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Alba y Ocaso (Daybreak, Nightfall)
     

Alba y Ocaso (Daybreak, Nightfall)

by Jorge Elias Lujan, Manuel Monroy (Illustrator)
 

Day and night, life and death are sometimes seen as opposites of each other. But they can also be understood as falling in a continuum, one containing the other.
In this wonderful pair of poems by noted Argentine/Mexican poet Jorge Elías Luján, both ideas are expressed. An Apple in the Apple Orchard describes a young boy and girl in the early morning

Overview


Day and night, life and death are sometimes seen as opposites of each other. But they can also be understood as falling in a continuum, one containing the other.
In this wonderful pair of poems by noted Argentine/Mexican poet Jorge Elías Luján, both ideas are expressed. An Apple in the Apple Orchard describes a young boy and girl in the early morning playing a sort of hide-and-seek amongst the apple trees. Pale As Bone takes the same children on a carousel ride where a Lady-as-Pale-as-a-Bone is trying to choose whom to take with her.
Manuel Monroy, a very talented young Mexican illustrator, sets both scenes in a magic garden in which the poems are like a kind of dance between and among the elements that constitute human experience.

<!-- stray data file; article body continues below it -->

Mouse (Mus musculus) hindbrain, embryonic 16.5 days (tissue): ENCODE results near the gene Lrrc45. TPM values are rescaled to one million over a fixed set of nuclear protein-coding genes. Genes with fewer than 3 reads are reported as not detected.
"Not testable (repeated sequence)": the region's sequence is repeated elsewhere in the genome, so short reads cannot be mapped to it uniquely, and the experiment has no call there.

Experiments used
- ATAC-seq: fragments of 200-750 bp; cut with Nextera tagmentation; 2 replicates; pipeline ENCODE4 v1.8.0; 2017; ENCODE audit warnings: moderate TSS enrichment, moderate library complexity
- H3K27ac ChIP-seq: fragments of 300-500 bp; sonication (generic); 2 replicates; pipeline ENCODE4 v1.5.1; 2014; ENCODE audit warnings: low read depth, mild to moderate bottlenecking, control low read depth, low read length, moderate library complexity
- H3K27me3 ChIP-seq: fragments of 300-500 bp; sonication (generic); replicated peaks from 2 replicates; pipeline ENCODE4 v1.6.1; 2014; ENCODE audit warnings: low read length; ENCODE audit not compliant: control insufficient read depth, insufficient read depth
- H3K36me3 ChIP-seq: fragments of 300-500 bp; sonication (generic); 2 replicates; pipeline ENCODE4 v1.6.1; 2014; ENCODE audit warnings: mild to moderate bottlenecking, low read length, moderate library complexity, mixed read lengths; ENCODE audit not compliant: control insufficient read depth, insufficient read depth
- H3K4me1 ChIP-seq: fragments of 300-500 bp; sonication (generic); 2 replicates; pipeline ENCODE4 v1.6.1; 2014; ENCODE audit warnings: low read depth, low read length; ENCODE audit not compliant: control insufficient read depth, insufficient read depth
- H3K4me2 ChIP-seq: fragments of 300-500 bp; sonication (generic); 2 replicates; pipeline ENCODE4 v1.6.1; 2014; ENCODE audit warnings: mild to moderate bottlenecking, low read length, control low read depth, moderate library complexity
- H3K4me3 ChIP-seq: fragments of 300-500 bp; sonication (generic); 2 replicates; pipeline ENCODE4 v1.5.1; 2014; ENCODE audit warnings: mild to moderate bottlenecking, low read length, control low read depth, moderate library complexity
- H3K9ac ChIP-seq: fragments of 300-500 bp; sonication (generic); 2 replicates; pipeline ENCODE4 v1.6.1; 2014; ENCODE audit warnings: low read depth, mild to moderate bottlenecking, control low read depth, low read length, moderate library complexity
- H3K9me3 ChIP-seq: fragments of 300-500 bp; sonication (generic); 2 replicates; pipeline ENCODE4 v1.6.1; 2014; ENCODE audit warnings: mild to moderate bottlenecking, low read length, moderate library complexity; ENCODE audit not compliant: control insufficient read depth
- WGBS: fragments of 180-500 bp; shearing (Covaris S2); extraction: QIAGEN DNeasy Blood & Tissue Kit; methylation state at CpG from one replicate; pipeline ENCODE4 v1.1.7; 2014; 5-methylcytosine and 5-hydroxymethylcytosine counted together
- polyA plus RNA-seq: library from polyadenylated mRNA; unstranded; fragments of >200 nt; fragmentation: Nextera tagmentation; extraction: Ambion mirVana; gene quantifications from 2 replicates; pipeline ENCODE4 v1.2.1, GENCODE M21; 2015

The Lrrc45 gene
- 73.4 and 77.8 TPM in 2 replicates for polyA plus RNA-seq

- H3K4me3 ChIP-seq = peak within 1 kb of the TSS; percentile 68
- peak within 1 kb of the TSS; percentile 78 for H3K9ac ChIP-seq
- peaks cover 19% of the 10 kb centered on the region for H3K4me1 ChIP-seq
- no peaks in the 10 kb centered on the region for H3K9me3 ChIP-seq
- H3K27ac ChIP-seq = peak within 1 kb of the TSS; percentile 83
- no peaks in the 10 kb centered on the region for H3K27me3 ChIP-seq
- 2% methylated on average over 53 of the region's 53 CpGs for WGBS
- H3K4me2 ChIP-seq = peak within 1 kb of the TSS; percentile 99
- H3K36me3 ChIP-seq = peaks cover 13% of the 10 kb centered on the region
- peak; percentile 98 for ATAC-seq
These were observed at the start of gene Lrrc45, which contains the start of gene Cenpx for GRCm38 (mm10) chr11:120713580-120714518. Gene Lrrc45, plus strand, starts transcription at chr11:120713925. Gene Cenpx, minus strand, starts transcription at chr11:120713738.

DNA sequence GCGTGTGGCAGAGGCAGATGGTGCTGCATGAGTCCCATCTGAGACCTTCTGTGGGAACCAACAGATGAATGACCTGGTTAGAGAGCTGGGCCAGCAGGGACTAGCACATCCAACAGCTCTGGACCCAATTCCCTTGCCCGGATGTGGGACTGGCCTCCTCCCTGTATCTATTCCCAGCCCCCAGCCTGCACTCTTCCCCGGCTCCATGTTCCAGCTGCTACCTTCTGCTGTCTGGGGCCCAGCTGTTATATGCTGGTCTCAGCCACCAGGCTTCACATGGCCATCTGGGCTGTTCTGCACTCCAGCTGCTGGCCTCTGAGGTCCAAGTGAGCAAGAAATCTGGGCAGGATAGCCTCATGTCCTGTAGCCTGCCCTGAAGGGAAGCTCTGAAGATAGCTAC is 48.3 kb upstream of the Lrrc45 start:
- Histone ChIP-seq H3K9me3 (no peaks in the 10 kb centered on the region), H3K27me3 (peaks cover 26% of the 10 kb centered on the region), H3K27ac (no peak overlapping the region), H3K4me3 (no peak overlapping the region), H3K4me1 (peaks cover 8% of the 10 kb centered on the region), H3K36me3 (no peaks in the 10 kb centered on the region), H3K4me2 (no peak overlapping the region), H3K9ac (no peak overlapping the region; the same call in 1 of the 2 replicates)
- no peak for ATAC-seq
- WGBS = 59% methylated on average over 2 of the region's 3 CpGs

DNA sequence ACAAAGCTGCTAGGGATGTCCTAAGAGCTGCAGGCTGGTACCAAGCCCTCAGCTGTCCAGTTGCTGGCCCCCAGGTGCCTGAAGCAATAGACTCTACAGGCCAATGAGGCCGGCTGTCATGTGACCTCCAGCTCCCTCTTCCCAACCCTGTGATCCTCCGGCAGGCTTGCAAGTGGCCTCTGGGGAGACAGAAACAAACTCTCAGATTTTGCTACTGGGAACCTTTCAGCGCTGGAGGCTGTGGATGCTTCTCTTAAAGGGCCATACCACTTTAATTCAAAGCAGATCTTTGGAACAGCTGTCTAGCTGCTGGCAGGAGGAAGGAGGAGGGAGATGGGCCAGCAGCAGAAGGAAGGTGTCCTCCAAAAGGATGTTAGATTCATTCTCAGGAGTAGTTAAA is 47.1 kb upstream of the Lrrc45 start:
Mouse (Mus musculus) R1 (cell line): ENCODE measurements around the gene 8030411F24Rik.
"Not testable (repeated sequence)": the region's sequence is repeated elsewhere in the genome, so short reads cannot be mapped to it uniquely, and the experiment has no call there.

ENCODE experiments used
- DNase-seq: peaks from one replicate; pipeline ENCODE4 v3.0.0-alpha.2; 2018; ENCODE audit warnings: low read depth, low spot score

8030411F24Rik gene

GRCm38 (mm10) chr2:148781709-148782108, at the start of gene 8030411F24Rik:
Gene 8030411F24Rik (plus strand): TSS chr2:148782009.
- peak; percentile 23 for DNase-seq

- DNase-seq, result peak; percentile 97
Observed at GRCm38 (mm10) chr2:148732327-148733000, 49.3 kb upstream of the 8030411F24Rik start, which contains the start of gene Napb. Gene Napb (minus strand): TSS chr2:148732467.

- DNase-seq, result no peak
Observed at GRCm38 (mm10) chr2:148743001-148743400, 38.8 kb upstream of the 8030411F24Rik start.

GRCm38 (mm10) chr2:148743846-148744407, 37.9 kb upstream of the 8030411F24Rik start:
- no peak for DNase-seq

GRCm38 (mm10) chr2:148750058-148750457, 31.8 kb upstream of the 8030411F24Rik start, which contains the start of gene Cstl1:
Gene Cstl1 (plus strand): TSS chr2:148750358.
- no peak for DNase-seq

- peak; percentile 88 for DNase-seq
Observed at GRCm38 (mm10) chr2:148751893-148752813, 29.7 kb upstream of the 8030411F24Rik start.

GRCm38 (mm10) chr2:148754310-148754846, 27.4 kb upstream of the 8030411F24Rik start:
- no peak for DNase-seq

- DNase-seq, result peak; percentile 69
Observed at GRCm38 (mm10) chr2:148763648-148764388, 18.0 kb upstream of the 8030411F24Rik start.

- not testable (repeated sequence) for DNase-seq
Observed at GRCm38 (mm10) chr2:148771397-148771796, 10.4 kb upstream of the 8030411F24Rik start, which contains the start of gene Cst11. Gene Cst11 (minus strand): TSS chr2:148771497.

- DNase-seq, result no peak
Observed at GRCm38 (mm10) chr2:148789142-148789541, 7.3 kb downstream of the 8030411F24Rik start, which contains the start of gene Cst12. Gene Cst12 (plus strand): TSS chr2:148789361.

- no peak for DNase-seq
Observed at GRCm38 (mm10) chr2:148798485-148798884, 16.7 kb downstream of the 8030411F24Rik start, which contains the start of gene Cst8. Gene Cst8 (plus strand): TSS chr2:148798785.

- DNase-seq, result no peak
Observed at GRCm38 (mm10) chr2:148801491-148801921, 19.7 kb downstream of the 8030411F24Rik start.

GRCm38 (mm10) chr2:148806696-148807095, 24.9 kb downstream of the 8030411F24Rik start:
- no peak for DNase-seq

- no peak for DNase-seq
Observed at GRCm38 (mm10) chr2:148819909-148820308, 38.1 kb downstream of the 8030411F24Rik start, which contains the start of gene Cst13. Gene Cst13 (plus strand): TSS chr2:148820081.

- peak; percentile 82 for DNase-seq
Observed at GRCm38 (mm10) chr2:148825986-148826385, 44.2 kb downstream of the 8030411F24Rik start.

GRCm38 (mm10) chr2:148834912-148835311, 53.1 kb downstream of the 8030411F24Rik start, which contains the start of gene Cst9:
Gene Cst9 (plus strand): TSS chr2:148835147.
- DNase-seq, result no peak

The poetry, which is wonderful to read aloud, can be understood at its most literal level and at deeper levels with great pleasure. But no matter how it is read and understood, this evocative, mysterious book will be enjoyed.

Editorial Reviews

Publishers Weekly
Two enigmatic but hypnotic poems by the Argentina-born author of In My Hand constitute the text of this intriguing, often disquieting work. In "An Apple in the Orchard," a boy encounters a girl who "opens her mouth like a bewildered moon." Her hand "slides down/ her face from side to side" and "erases her mouth." In "Pale-as-Bone" a sinister-seeming Lady-as-Pale-as-a-Bone approaches the boy and girl as they ride the merry-go-round. Monroy, a Mexican artist, translates Luj n's elliptical imagery as a surreal sequence of scenes rendered in a deceptively childlike style. The results are dramatic, especially in the second poem, which becomes powerfully ominous. Lady-as-Pale-as-a-Bone resembles a cadaverous, ghostly moon and her streaming, night-blue hair is flecked with carrion crows. Like La Llorona, the weeping woman of Spanish folklore who wanders the streets looking for children to snatch, the lady frightens the two protagonists. She asks, "Which of these shall I carry off first?" Both poems wittily resolve the terror they evoke. In the first poem, the girl's "mouth slowly reappears on her face," as if it were "a moon returning/ from orbit around the apple"-or as if she were playing peek-a-boo ("Carahooria!"). In the second poem, the Lady takes neither boy nor girl but mounts a merry-go-round tin horse. Artistically complex, these tense poetic images may require considerable explication for younger audience members. Ages 8-up. (Apr.) Copyright 2003 Reed Business Information.

Product Details

ISBN-13:
9780888995353
Publisher:
Groundwood Books
Publication date:
04/04/2003
Edition description:
Spanish Edition
Pages:
32
Product dimensions:
7.38(w) x 8.34(h) x 0.36(d)
Age Range:
8 Years

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